I have one question. Will WordPress always assign new post post ID which is incremental n+?

For example if I delete some posts, will WordPress use ID of deleted post for new post added in future?

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    I'm not sure how WordPress handles it, but most software for forums, blogs, news sites and other similar sites do not delete content when you delete it. Instead, it's just marked in the database as deleted or disabled, but you can still find it in the database if you know where to look. This also means that the ID CANNOT be reused, because it's technically still in use. – Nzall Oct 3 '15 at 13:59
  • @NateKerkhofs When you first delete a post in WordPress, it is moved to the trash which like you described simply marks it as deleted but does not remove it from the database. When an item is deleted from trash it is purged from the database. – shea Oct 10 '15 at 7:55

Post ID is always incremental. There's no way the ID of a previous post is assigned to a new post. If a post is deleted, the ID of that post remains vacant forever.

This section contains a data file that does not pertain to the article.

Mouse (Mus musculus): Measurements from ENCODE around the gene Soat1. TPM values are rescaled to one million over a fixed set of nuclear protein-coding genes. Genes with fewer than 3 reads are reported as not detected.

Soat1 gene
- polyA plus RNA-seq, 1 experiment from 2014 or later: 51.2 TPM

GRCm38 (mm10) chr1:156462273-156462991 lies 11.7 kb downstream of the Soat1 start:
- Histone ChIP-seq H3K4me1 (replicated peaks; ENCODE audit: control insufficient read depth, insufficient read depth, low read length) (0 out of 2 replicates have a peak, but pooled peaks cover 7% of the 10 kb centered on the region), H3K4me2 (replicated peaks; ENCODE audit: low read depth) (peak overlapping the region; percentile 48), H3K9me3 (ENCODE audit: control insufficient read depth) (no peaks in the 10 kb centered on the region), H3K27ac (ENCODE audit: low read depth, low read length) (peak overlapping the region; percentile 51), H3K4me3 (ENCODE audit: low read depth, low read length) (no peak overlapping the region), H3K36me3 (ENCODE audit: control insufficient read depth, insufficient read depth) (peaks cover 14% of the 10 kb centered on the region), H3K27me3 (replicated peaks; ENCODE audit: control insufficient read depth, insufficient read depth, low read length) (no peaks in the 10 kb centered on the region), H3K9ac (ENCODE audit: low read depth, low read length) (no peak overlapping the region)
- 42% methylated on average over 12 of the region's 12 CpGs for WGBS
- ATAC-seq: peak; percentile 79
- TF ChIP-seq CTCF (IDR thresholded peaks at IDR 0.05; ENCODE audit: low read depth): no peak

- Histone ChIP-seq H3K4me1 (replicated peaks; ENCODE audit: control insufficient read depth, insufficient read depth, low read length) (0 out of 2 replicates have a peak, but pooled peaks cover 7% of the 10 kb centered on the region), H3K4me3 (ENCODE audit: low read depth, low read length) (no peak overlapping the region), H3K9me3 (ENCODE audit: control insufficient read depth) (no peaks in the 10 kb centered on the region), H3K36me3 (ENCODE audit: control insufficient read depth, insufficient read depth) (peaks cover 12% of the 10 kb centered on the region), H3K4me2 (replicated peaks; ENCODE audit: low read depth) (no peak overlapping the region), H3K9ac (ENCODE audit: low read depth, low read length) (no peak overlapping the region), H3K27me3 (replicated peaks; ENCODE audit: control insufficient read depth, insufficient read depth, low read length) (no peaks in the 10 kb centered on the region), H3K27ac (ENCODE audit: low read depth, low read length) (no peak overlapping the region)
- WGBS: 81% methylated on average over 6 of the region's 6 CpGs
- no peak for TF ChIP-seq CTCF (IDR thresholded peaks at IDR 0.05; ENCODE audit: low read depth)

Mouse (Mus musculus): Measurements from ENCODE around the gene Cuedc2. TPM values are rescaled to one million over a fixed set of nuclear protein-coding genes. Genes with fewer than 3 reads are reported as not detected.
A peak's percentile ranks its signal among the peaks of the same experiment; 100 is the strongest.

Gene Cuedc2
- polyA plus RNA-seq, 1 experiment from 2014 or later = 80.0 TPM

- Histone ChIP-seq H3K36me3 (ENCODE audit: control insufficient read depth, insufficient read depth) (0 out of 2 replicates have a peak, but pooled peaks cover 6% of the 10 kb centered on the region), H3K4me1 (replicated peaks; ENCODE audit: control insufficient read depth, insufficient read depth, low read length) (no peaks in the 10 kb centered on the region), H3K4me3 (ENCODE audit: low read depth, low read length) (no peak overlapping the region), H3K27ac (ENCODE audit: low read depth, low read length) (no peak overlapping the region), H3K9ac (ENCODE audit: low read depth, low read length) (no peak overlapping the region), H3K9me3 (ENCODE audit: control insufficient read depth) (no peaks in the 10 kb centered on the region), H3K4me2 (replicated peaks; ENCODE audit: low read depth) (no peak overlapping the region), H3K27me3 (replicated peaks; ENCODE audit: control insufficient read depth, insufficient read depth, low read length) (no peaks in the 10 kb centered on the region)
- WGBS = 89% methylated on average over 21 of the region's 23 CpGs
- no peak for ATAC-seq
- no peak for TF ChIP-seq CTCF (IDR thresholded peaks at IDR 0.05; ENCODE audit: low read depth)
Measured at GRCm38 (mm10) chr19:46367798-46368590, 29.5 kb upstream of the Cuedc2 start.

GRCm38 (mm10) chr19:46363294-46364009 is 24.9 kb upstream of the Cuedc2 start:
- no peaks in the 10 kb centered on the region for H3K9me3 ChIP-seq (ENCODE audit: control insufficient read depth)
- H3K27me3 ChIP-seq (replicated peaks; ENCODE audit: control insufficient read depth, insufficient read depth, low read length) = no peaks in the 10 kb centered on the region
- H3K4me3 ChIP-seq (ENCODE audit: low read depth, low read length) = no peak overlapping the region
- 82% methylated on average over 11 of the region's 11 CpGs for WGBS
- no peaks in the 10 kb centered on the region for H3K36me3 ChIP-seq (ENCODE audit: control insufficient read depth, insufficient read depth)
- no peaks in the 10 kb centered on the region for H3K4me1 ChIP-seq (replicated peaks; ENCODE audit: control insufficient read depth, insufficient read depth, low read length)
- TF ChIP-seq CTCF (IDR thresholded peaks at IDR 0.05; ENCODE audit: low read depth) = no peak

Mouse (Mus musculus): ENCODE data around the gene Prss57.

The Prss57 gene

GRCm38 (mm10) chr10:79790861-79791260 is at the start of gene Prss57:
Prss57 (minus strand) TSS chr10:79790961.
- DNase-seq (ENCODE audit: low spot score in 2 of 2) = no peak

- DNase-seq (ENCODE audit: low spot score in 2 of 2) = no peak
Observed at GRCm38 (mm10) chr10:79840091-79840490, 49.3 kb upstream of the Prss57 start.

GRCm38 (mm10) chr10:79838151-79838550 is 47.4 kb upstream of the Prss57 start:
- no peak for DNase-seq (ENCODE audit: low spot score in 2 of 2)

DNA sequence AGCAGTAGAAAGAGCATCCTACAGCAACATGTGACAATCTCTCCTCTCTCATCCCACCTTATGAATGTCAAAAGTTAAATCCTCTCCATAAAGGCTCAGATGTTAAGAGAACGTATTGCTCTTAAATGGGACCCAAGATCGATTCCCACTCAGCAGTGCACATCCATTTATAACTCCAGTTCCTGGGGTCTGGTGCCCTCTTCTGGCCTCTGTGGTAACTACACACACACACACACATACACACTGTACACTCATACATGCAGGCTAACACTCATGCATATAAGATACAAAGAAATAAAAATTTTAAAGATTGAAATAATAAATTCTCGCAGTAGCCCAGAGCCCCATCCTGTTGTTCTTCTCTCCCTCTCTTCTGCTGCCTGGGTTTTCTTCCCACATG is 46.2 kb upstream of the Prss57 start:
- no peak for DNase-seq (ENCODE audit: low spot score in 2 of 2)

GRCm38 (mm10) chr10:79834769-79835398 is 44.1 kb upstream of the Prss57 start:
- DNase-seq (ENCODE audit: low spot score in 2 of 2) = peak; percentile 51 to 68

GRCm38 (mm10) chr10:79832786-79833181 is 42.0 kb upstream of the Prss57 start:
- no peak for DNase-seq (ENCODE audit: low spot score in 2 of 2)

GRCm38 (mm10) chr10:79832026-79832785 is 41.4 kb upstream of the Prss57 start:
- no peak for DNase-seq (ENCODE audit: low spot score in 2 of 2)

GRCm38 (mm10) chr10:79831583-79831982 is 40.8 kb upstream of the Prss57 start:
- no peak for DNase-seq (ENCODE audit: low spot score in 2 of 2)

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  • As wp create revisions also (if enabled), so if current post is one 1 next post id will be 3, in general. – Webloper Oct 7 '15 at 17:39

I think it's important to understand the why here. The post is stored in a database. 99% of databases that attach a numerical Id "automagically" to a new record do so via something called an "Identity" field (or column). This Identity increments at a fixed rate (usually by +1, but it can be other increments) each time a record is inserted into the database. Due to the way it functions internally, even if you delete the newest record, the one inserted after that will be greater than "the newest one that was just deleted". (Note that this is true for a hard delete and not just the kind of "soft delete" that was mentioned in the comments.)

There fore, the post id is unique by definition and will never be reused.

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The concept above is sound - but I was wondering is it the fact. So I looked at the ID column definition of the wp_post table in the database and it is marked as "AI" (meaning auto increment). This means the database is the implementation of the ID increment.

I think this means it will always be bigger than the previous value (typically +1) however in databases with linked tables there can be jumps - that was a non-technical meaning of "linked" - I recall an issue on oracle in an enterprise environment related to this but don't recall the details)

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